Whose boots on Yemen's ground?
The Saudi-led airstrikes on rebel targets in Yemen are showcasing Riyadh's military might. The positions and bases of the Houthis, as well as army units controlled by former president Ali Abdullah Saleh, are being pummelled.
But what next? Are air strikes enough on their own? History says otherwise. Unless the push is to merely get concessions from the Houthis and Saleh in any negotiations, which now appears unlikely, the Saudi-led coalition will need forces on the ground to fight.
|Right now, every realistic scenario appears to be a recipe for disaster.|
The obvious choice would be the Yemeni military. Yet this prospect appears to be diminishing by the day. The failure to restructure the military, the immunity given to Saleh for crimes committed during 2011, and even the Saudi decision to get Saleh back into the country, meant that come September 2014, Saleh was able to still maintain enough loyalty in the military to order them to largely step down as the Houthis took Sanaa.
Those units, which include some of the most elite in the army, now continue to advance across the country with the Houthis following closely behind. In response to this, the coalition bombing campaign has targeted the Saleh-controlled military, and military bases up and down Yemen are being destroyed. The consequence? The Yemeni military is being decimated and will not be able to secure such a highly weaponised country should these strikes not end soon.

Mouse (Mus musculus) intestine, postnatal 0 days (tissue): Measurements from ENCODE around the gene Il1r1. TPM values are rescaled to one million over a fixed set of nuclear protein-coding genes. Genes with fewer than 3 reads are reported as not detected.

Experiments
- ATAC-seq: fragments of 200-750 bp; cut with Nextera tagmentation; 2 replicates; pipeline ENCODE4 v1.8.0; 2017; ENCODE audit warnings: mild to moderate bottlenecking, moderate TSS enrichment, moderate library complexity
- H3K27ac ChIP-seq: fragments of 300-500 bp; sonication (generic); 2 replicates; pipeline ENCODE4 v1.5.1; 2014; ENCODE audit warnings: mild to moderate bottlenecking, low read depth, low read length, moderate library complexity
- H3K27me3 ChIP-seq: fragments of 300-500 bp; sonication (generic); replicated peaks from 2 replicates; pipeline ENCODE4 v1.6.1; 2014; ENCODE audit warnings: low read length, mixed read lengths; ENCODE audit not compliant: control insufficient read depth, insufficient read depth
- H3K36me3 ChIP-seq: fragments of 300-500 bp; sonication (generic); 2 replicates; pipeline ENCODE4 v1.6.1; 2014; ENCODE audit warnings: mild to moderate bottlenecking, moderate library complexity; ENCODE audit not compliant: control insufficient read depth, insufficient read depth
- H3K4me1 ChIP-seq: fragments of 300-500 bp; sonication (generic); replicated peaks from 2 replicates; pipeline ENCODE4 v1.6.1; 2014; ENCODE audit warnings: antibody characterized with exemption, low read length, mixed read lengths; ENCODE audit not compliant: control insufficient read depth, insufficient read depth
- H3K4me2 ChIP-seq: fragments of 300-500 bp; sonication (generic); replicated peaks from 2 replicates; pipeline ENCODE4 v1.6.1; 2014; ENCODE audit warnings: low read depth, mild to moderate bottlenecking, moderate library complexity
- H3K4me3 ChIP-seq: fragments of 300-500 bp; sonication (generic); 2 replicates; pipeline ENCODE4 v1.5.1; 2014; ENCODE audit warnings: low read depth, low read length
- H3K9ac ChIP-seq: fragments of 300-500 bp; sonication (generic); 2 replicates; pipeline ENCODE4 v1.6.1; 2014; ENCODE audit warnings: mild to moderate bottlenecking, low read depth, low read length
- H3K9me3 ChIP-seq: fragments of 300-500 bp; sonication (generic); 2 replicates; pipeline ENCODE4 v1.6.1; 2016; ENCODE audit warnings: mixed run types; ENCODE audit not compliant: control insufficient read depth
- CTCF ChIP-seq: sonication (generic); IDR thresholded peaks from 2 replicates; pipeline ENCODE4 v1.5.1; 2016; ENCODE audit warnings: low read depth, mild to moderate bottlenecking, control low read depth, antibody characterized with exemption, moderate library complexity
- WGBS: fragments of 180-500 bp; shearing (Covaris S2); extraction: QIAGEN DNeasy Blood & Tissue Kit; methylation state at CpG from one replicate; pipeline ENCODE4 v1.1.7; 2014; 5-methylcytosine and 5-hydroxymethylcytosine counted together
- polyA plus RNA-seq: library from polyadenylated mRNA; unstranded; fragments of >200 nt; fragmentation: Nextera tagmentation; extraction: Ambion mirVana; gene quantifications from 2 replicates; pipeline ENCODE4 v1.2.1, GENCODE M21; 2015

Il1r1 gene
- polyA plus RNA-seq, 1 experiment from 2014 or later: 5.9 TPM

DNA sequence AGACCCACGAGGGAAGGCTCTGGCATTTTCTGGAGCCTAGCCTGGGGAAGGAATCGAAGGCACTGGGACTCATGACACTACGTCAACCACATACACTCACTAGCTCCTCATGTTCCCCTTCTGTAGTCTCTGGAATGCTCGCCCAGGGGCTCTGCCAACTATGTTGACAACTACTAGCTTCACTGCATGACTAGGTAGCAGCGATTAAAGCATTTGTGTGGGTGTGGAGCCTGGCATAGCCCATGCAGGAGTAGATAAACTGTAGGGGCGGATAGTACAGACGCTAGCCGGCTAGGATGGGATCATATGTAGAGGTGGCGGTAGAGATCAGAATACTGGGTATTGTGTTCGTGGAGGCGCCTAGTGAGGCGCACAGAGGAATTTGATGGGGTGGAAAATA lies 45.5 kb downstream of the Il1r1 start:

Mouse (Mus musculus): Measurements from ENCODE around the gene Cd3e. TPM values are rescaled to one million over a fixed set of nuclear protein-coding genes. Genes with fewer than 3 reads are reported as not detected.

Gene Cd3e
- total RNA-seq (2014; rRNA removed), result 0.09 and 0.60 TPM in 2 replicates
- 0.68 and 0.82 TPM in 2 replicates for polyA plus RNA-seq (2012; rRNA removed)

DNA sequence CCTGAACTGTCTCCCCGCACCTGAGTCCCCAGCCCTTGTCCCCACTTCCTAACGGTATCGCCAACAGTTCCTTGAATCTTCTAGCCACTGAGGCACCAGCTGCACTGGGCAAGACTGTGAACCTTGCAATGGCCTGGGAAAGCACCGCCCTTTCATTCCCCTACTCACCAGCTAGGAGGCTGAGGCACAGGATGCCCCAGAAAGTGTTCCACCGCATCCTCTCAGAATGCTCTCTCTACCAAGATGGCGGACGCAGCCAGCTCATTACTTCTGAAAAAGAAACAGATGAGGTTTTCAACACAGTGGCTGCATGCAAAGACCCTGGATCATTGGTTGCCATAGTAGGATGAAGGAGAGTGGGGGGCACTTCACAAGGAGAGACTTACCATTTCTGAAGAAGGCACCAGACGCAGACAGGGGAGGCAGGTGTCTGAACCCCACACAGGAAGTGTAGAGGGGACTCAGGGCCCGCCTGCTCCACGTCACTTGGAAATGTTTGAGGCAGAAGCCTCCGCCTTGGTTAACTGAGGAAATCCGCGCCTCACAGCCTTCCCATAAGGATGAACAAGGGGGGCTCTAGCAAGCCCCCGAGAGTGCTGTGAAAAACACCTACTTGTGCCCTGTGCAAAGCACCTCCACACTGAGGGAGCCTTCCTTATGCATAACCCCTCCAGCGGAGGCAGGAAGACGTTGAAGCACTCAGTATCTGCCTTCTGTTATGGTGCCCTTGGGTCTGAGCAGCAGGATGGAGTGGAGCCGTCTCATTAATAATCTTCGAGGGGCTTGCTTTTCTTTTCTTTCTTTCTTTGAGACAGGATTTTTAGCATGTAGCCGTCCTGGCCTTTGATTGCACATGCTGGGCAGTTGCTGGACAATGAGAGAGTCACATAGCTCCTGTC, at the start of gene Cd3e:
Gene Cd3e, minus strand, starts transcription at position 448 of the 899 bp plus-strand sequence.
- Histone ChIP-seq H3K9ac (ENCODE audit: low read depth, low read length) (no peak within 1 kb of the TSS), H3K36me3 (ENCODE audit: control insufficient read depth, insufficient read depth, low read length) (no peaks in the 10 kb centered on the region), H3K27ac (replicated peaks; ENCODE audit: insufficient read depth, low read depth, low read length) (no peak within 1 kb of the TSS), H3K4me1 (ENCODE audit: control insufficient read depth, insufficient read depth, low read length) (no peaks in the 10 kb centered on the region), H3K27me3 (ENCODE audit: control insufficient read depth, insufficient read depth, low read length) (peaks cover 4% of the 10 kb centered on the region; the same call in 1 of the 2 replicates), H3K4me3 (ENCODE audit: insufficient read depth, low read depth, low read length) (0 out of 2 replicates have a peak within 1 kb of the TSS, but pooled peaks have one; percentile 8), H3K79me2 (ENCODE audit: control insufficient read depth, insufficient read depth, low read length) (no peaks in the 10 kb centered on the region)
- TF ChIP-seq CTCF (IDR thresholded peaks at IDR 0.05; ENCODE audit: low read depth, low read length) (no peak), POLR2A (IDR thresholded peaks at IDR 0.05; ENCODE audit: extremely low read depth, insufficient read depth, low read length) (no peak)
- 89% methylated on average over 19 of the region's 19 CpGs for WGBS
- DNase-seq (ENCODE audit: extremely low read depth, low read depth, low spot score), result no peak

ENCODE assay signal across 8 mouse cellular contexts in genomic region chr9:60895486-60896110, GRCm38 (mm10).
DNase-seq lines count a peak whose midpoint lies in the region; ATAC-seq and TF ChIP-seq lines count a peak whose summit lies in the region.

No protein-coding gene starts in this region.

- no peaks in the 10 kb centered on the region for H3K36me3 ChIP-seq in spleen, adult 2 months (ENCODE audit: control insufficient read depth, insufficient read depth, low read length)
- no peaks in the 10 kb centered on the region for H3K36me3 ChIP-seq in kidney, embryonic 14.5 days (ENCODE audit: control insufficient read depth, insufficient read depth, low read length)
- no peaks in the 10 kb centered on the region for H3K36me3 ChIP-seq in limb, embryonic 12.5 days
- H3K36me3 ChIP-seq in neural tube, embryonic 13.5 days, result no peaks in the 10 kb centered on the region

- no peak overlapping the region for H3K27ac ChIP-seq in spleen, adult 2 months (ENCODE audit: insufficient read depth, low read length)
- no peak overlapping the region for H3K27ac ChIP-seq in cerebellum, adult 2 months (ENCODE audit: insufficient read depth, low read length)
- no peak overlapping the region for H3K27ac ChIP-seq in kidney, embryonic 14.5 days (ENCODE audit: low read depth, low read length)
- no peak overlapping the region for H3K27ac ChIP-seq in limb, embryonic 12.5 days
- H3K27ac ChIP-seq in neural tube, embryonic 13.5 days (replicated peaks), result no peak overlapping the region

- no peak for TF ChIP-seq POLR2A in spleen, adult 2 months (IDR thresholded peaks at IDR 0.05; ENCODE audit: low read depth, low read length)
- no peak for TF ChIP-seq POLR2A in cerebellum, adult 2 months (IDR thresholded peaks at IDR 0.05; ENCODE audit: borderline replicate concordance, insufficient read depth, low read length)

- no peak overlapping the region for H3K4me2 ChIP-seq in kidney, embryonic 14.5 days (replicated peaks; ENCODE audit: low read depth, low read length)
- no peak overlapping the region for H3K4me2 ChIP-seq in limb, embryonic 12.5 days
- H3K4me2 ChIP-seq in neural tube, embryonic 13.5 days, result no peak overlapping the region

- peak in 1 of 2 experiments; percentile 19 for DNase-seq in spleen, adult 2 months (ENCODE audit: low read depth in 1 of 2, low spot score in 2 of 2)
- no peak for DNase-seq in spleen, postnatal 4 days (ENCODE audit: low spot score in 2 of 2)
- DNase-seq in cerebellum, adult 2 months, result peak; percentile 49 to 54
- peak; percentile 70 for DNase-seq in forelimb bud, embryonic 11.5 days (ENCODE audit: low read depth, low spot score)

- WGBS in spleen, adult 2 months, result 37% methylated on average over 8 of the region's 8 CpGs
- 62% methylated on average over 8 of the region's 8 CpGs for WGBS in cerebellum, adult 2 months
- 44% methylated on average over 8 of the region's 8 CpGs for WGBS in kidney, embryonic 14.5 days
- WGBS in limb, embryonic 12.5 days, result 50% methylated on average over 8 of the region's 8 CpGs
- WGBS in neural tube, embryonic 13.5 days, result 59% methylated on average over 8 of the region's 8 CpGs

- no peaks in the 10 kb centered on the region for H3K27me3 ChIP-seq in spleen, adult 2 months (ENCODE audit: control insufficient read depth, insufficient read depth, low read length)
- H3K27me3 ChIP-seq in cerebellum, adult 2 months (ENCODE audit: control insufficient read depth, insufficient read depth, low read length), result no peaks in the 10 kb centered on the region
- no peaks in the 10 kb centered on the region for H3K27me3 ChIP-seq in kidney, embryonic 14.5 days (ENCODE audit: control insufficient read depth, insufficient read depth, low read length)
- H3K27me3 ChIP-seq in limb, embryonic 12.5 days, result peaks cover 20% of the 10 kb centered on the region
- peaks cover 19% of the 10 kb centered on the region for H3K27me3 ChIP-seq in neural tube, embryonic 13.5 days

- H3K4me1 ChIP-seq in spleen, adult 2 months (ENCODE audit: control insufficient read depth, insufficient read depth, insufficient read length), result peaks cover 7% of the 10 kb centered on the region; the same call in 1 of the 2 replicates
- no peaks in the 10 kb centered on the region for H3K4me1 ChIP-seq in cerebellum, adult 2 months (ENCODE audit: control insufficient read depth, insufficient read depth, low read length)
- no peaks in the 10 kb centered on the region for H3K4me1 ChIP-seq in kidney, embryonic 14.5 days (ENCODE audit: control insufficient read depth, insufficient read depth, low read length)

The conclusion is that there needs to be another force on the ground that can take on the Houthis and Saleh forces, and defeat them. But who? None of the tribal or militia forces in the country have shown themselves strong or reliable enough to defeat the Houthi-Saleh “rebel” alliance.
Before the airstrikes began, Houthi-Saleh forces were on the verge of taking Aden, cutting with ease through territory controlled by supposedly pro-Hadi militia forces, with talk of payments being made to ease the path. Even were these forces strong and reliable, can they truly represent the whole country? Each militia or tribal force represents a narrow segment of society, with even the southern factions split hopelessly among themselves.
That leaves the prospect of ground forces, most likely Saudi and Egyptian invading. The Saudis have not denied that this is a possibility. The main argument against this happening is that it would be an unmitigated disaster, for both the Arab invading forces and Yemen.
The Egyptians have their own experience of fighting in the soaring heights of the northern Yemeni mountain ranges. Egypt's “Vietnam” ended with tens of thousands of Egyptian troops dead in the 1960s. Any ground invasion would drag on for a long time, and, without enough money changing hands, it will be nigh on impossible to placate the northern tribes.
The Saudis can possibly land in Aden or Hodeida, both coastal areas without high numbers of Houthi and Saleh supporters, and attempt to secure them. Aden, the capital of the formerly independent South Yemen and the centre of a burgeoning secessionist movement, could be used as a base to re-establish that southern state, and perhaps the Saudis would be able to install an amenable government, especially if it looks like their military might helped secure secession.
Would that however mean writing off the north? Leaving it to the Houthis and Saleh? Allowing it to become a land where marauding tribal militias fight it out on the Saudi border?
Right now, every realistic scenario appears to be a recipe for disaster. Should this war continue, and with Yemen, and the Yemenis stuck in the country, under an effective air and sea blockade, a humanitarian disaster is on the cards. Dreams like democracy and economic progress? They can be forgotten about, at least in the short term.
Yemen’s internal conflict has been turned into an international one, with the poorest country in the Middle East turned into a battleground for a regional battle that most Yemenis want no part in. They do not have a choice. War has arrived, and, for now, it is here to stay.